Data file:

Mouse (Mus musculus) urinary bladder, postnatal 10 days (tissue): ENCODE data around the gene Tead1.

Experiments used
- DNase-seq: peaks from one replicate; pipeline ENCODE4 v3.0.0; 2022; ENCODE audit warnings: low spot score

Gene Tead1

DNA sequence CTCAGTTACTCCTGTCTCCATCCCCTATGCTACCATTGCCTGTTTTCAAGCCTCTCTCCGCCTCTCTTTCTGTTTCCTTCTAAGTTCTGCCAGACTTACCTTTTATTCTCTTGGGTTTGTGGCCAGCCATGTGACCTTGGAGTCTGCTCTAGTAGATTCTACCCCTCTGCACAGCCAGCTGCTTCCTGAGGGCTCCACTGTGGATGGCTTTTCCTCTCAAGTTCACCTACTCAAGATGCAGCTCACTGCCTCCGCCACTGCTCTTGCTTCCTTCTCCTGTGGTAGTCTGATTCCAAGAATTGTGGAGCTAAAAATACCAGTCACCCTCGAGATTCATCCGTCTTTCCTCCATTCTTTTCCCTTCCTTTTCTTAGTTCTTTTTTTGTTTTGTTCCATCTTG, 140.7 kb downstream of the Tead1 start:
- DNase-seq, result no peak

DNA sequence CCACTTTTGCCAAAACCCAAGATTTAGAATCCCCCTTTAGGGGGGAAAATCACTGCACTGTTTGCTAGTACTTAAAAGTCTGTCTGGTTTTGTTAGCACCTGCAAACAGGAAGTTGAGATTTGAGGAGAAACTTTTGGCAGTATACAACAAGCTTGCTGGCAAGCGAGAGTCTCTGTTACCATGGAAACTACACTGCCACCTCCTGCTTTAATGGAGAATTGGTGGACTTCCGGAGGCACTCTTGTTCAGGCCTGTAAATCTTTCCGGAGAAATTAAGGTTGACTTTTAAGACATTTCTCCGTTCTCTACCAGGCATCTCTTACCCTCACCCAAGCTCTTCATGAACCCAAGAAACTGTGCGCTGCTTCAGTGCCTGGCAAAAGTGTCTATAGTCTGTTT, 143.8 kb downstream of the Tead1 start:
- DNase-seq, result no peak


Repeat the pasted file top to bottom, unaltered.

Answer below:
Mouse (Mus musculus) urinary bladder, postnatal 10 days (tissue): ENCODE data around the gene Tead1.

Experiments used
- DNase-seq: peaks from one replicate; pipeline ENCODE4 v3.0.0; 2022; ENCODE audit warnings: low spot score

Gene Tead1

DNA sequence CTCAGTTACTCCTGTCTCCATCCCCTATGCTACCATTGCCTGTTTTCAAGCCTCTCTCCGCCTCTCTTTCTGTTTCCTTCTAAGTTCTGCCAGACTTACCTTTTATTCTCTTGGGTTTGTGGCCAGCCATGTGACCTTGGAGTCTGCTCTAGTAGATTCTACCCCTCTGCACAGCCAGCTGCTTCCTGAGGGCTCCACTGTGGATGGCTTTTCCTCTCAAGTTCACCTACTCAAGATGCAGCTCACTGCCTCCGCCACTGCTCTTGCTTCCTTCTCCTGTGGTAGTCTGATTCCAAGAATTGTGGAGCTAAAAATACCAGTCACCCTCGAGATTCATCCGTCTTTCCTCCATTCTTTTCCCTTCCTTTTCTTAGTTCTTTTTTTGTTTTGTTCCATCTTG, 140.7 kb downstream of the Tead1 start:
- DNase-seq, result no peak

DNA sequence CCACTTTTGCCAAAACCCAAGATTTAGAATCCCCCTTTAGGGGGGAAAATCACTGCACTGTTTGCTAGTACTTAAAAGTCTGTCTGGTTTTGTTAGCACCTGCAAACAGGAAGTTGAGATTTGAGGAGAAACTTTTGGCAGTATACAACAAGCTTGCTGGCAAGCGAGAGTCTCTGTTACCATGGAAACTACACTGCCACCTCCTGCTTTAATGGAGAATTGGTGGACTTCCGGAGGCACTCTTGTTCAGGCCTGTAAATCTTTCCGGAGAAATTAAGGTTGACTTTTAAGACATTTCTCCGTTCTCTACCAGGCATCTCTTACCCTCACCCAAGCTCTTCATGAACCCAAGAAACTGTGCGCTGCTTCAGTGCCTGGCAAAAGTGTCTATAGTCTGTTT, 143.8 kb downstream of the Tead1 start:
- DNase-seq, result no peak